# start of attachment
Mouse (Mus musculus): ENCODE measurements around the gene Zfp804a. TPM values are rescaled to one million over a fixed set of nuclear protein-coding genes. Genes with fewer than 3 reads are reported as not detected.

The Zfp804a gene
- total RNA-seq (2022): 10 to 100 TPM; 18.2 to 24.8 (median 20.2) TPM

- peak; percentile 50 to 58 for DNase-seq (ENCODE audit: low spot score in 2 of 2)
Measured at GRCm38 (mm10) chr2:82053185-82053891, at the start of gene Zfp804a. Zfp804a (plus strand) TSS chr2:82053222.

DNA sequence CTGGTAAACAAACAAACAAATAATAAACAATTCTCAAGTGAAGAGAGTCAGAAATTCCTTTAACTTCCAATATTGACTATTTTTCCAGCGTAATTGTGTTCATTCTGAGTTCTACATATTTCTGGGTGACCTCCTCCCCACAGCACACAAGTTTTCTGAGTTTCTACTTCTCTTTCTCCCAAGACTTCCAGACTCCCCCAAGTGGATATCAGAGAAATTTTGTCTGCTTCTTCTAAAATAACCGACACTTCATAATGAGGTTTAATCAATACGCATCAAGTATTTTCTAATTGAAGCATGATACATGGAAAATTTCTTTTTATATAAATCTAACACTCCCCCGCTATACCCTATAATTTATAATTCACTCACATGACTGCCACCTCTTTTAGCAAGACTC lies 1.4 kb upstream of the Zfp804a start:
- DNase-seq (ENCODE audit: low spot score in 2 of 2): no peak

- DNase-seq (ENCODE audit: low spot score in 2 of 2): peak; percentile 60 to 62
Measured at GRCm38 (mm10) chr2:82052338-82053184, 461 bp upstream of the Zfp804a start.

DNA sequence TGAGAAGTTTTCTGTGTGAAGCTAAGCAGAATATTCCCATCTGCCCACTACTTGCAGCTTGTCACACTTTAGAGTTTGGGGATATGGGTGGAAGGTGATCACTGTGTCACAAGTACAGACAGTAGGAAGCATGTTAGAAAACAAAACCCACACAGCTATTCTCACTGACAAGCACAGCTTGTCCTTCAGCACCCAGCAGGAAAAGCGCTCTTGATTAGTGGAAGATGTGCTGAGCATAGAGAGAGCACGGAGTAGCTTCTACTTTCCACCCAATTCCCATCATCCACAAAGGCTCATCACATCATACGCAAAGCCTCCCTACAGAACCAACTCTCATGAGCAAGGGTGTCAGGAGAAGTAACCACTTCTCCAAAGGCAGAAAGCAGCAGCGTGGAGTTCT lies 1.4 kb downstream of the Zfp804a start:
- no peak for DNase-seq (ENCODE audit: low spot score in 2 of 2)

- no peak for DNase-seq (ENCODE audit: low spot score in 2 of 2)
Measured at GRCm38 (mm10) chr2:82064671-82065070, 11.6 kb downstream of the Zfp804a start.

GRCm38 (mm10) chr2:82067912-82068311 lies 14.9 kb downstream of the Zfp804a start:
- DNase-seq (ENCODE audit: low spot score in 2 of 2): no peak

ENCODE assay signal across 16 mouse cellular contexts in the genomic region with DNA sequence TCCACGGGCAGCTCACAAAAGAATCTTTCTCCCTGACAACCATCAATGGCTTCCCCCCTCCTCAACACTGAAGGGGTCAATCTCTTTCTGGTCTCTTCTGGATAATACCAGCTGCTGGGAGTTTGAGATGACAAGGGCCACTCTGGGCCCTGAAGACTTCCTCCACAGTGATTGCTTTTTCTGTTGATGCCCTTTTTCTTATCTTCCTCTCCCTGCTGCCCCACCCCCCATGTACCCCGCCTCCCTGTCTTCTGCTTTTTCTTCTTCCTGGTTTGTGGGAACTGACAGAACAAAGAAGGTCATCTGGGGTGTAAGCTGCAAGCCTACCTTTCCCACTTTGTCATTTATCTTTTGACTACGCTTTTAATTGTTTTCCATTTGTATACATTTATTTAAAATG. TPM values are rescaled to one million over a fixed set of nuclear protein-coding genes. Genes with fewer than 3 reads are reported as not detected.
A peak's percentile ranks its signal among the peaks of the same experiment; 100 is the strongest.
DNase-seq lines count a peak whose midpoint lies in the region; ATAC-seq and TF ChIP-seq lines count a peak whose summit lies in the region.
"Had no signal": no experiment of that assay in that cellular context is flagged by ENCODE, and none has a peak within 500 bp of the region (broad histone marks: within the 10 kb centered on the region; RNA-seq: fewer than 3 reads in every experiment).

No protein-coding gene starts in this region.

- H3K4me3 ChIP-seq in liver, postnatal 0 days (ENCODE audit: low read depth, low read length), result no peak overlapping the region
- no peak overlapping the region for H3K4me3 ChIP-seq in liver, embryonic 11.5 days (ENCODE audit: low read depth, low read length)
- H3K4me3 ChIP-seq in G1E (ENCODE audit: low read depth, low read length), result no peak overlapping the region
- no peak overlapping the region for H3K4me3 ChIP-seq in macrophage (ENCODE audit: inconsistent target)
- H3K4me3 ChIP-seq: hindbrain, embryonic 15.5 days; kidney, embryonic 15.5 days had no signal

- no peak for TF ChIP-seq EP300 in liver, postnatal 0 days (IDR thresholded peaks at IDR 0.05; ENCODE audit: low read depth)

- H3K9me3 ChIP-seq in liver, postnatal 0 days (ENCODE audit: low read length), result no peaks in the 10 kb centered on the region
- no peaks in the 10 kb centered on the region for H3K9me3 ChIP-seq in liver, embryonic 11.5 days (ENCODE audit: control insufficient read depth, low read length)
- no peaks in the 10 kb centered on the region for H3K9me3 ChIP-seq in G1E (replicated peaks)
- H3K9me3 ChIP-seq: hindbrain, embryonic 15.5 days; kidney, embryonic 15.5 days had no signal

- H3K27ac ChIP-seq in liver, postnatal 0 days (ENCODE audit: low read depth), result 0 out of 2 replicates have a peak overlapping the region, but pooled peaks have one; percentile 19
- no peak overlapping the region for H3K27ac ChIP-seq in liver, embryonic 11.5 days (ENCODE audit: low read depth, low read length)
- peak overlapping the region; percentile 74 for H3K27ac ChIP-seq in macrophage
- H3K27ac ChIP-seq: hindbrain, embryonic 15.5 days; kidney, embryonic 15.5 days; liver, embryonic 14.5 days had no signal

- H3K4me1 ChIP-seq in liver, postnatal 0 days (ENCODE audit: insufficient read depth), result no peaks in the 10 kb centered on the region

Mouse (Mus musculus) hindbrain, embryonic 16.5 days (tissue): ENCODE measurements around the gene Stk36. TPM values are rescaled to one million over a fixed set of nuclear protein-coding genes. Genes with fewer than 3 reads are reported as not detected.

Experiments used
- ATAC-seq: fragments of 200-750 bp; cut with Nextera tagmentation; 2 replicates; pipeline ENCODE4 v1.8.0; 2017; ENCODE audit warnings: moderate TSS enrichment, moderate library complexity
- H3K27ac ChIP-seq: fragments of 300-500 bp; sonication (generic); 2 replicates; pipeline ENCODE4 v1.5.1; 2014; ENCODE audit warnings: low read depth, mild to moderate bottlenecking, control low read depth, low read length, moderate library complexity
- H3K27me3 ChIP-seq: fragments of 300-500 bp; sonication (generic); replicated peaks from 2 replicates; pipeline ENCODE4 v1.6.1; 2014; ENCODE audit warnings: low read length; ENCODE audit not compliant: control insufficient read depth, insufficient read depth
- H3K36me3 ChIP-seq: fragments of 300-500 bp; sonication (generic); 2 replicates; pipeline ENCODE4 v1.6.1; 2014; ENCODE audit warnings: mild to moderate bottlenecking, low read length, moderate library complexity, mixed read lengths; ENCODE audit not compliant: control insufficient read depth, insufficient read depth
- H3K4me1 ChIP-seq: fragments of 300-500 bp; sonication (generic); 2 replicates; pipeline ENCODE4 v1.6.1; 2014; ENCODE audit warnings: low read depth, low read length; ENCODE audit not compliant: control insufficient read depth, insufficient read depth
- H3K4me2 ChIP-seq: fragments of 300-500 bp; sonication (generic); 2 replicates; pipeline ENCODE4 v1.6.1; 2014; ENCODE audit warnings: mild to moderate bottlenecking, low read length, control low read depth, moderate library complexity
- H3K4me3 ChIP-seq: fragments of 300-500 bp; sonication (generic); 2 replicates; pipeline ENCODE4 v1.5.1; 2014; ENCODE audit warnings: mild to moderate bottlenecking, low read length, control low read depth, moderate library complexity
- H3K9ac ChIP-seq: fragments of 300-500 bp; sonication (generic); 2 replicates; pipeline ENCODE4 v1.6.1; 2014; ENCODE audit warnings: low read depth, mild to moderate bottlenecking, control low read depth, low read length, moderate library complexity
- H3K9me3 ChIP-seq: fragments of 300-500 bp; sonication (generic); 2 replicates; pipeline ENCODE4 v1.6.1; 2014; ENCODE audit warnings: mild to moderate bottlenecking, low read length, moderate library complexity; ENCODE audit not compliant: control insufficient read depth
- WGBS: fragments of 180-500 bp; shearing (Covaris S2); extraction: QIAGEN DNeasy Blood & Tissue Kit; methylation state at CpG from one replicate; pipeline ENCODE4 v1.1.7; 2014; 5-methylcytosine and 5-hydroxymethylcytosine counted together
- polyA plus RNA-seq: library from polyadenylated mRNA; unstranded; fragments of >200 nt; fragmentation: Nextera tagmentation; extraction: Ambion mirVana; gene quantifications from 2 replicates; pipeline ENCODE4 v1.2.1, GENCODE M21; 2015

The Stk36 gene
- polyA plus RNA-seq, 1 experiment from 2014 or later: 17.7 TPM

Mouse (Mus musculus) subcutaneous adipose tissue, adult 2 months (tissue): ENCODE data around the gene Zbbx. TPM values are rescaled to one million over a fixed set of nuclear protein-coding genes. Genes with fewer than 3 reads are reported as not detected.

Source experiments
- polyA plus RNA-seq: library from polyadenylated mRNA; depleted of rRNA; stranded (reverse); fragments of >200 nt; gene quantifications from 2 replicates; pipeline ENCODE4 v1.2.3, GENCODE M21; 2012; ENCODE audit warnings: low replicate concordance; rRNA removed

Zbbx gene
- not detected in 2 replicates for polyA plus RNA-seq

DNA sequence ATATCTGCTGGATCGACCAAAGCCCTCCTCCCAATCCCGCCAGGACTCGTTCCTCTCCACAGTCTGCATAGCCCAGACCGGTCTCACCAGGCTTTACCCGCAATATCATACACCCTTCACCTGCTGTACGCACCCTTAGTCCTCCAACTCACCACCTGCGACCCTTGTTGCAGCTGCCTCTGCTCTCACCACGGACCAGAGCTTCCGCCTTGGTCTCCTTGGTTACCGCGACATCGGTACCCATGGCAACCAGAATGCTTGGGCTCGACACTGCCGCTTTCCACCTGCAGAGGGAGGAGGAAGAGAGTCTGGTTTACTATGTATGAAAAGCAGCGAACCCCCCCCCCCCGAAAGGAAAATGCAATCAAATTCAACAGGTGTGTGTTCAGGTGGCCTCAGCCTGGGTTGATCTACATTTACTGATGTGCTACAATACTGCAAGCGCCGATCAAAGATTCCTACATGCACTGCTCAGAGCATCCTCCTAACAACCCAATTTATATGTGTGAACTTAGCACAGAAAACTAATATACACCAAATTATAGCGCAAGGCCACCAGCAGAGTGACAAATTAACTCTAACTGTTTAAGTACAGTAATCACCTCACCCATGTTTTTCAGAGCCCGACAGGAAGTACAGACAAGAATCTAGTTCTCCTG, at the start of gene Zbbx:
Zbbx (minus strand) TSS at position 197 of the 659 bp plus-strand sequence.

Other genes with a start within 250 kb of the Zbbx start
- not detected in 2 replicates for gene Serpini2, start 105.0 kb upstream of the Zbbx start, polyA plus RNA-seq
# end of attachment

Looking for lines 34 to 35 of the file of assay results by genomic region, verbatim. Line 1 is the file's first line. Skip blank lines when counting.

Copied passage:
- H3K27ac ChIP-seq: hindbrain, embryonic 15.5 days; kidney, embryonic 15.5 days; liver, embryonic 14.5 days had no signal

- H3K4me1 ChIP-seq in liver, postnatal 0 days (ENCODE audit: insufficient read depth), result no peaks in the 10 kb centered on the region